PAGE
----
dans le paysage musical européen autour de 1600
[dropcap]T[/dropcap]he star of this CD is undoubtedly the Renaissance organ of Saint-Savin in Lavedan, which not only offers the aural treat of a kaleidoscopic variety of quite extreme stops and nightingale song, but also we are assured the visual treats of grotesque masks with sprung eyes and jaws all operated by the organist. I recall seeing a Baroque organ in Germany where trumpet-playing angels not only raised their trumpets to support the instrument’s trumpet stop, but also clapped their wings to thunderous effect, and this explains the loud extraneous noises during the organ items here, which I originally assumed to be rather random percussion. Built in 1557, this extraordinary instrument has now been restored to its original condition complete with the features I have mentioned as well as trompe l’oeils of the saints. Surely there is a message here for the church of today concerned at dramatically falling numbers of church-goers! Famous for their iconoclastic and energetic performances, Les Harpies and guest Harpie, Matthieu Boutineau, with Le Choeur des Huguenots take us on a colourful tour of music from around 1600 with often only tenuous connections with their stated themes. But who cares! This is highly entertaining stuff, presented inventively and imaginatively, and played and sung with engaging panache and honesty. And Saint-Savin-en-Lavedan is now firmly on my holiday checklist! For organ nerds, full details of the restoration projects which have brought the organ back to its current rude health as well as details of its stops are included, and for once I can begin to share in their enthusiasm.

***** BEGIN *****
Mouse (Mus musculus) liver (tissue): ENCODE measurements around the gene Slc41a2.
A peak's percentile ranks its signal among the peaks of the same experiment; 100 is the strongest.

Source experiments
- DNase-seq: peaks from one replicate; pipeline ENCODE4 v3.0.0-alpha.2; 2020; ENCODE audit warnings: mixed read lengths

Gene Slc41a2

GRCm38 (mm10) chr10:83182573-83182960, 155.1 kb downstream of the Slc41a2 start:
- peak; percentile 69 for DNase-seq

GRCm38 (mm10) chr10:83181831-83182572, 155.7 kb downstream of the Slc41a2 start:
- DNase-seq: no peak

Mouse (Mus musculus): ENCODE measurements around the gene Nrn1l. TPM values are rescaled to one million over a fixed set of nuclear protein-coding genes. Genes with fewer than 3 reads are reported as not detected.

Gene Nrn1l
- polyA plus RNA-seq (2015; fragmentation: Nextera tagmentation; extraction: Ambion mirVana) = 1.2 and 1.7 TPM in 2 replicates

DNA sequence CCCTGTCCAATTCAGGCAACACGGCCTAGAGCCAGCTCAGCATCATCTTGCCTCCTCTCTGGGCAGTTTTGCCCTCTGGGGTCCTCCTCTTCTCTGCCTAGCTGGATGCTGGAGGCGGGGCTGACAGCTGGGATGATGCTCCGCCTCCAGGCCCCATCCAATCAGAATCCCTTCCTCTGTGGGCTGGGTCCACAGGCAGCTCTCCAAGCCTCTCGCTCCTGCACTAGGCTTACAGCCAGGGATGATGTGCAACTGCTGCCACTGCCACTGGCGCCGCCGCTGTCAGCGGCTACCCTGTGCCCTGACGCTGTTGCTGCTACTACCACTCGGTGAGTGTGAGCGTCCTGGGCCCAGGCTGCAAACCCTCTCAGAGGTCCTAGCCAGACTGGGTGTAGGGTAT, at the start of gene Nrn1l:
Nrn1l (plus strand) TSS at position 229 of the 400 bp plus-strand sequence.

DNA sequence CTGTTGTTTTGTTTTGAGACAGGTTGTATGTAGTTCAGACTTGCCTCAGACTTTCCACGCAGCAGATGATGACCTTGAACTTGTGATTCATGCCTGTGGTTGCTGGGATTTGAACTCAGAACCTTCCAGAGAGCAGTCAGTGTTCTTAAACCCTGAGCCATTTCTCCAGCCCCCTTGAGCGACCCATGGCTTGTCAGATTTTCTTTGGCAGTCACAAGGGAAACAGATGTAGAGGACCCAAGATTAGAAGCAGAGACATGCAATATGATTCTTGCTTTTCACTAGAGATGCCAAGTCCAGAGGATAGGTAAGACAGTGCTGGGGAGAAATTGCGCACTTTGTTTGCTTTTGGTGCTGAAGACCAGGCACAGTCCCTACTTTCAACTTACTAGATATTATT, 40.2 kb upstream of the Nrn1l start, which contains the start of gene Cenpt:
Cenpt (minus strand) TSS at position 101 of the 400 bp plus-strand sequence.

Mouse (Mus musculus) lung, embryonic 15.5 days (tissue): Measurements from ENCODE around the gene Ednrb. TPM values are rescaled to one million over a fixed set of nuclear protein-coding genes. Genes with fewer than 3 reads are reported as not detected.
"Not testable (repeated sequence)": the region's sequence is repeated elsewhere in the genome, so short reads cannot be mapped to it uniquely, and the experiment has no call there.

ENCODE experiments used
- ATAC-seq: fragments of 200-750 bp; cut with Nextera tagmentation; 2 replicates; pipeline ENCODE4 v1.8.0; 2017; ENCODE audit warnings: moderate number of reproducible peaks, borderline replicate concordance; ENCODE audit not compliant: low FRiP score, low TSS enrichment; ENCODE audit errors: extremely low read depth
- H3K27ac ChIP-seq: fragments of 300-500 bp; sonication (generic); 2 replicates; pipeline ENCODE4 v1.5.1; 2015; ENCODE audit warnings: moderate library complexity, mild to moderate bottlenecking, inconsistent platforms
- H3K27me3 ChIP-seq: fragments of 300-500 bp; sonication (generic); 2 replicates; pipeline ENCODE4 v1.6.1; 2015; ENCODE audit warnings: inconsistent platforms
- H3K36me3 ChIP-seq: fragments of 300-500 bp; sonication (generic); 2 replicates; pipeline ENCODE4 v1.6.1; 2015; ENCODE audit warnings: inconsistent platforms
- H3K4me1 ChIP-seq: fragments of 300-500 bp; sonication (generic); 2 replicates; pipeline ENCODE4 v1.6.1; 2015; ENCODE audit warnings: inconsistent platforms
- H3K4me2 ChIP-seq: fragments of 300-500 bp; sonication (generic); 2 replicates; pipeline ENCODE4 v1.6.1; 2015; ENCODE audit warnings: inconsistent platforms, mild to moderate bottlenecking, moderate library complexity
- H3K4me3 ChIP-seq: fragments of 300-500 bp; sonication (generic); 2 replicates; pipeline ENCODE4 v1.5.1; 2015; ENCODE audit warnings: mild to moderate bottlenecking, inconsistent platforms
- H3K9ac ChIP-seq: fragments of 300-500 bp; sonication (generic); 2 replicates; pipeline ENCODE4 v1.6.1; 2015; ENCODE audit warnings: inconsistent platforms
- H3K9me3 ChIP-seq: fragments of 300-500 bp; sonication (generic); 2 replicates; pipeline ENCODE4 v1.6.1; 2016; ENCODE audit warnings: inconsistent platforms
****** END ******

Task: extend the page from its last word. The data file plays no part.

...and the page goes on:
D. James Ross
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